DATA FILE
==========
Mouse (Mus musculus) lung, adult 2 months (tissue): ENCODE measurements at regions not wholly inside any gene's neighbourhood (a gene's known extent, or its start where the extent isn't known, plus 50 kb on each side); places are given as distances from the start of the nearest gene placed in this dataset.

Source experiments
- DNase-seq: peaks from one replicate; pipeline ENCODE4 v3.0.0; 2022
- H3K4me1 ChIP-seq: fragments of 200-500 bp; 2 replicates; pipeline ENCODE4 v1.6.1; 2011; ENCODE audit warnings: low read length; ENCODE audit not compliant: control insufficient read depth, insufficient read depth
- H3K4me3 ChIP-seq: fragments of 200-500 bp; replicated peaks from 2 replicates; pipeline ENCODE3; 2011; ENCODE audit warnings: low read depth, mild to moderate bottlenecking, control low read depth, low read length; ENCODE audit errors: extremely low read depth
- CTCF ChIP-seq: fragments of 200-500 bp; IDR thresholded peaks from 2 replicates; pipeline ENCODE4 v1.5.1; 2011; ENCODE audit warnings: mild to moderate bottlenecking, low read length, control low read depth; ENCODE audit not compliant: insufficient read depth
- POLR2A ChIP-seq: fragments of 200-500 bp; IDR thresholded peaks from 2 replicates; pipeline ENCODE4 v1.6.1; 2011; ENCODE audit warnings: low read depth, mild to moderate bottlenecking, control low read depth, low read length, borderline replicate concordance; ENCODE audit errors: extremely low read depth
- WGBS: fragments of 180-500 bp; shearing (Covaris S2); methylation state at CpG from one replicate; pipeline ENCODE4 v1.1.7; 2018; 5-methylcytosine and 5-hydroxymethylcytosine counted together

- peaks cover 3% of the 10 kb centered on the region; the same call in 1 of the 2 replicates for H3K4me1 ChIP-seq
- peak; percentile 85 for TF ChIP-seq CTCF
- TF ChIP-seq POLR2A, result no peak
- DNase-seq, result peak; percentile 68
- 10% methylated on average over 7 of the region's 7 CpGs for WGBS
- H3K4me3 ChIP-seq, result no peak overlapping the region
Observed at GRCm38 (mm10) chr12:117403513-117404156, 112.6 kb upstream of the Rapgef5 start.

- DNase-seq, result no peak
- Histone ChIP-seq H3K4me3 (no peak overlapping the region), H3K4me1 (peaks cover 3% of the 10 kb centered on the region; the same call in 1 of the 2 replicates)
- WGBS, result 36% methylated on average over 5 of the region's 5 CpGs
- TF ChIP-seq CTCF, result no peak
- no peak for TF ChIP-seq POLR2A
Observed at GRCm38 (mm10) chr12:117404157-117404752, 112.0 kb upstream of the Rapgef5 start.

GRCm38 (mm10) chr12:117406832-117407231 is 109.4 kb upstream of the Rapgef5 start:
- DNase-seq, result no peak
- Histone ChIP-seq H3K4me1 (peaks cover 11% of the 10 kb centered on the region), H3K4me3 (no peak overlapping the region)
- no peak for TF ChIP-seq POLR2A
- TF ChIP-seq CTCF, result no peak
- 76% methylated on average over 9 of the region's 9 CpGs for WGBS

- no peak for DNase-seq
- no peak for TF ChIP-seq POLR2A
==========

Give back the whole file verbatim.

Mouse (Mus musculus) lung, adult 2 months (tissue): ENCODE measurements at regions not wholly inside any gene's neighbourhood (a gene's known extent, or its start where the extent isn't known, plus 50 kb on each side); places are given as distances from the start of the nearest gene placed in this dataset.

Source experiments
- DNase-seq: peaks from one replicate; pipeline ENCODE4 v3.0.0; 2022
- H3K4me1 ChIP-seq: fragments of 200-500 bp; 2 replicates; pipeline ENCODE4 v1.6.1; 2011; ENCODE audit warnings: low read length; ENCODE audit not compliant: control insufficient read depth, insufficient read depth
- H3K4me3 ChIP-seq: fragments of 200-500 bp; replicated peaks from 2 replicates; pipeline ENCODE3; 2011; ENCODE audit warnings: low read depth, mild to moderate bottlenecking, control low read depth, low read length; ENCODE audit errors: extremely low read depth
- CTCF ChIP-seq: fragments of 200-500 bp; IDR thresholded peaks from 2 replicates; pipeline ENCODE4 v1.5.1; 2011; ENCODE audit warnings: mild to moderate bottlenecking, low read length, control low read depth; ENCODE audit not compliant: insufficient read depth
- POLR2A ChIP-seq: fragments of 200-500 bp; IDR thresholded peaks from 2 replicates; pipeline ENCODE4 v1.6.1; 2011; ENCODE audit warnings: low read depth, mild to moderate bottlenecking, control low read depth, low read length, borderline replicate concordance; ENCODE audit errors: extremely low read depth
- WGBS: fragments of 180-500 bp; shearing (Covaris S2); methylation state at CpG from one replicate; pipeline ENCODE4 v1.1.7; 2018; 5-methylcytosine and 5-hydroxymethylcytosine counted together

- peaks cover 3% of the 10 kb centered on the region; the same call in 1 of the 2 replicates for H3K4me1 ChIP-seq
- peak; percentile 85 for TF ChIP-seq CTCF
- TF ChIP-seq POLR2A, result no peak
- DNase-seq, result peak; percentile 68
- 10% methylated on average over 7 of the region's 7 CpGs for WGBS
- H3K4me3 ChIP-seq, result no peak overlapping the region
Observed at GRCm38 (mm10) chr12:117403513-117404156, 112.6 kb upstream of the Rapgef5 start.

- DNase-seq, result no peak
- Histone ChIP-seq H3K4me3 (no peak overlapping the region), H3K4me1 (peaks cover 3% of the 10 kb centered on the region; the same call in 1 of the 2 replicates)
- WGBS, result 36% methylated on average over 5 of the region's 5 CpGs
- TF ChIP-seq CTCF, result no peak
- no peak for TF ChIP-seq POLR2A
Observed at GRCm38 (mm10) chr12:117404157-117404752, 112.0 kb upstream of the Rapgef5 start.

GRCm38 (mm10) chr12:117406832-117407231 is 109.4 kb upstream of the Rapgef5 start:
- DNase-seq, result no peak
- Histone ChIP-seq H3K4me1 (peaks cover 11% of the 10 kb centered on the region), H3K4me3 (no peak overlapping the region)
- no peak for TF ChIP-seq POLR2A
- TF ChIP-seq CTCF, result no peak
- 76% methylated on average over 9 of the region's 9 CpGs for WGBS

- no peak for DNase-seq
- no peak for TF ChIP-seq POLR2A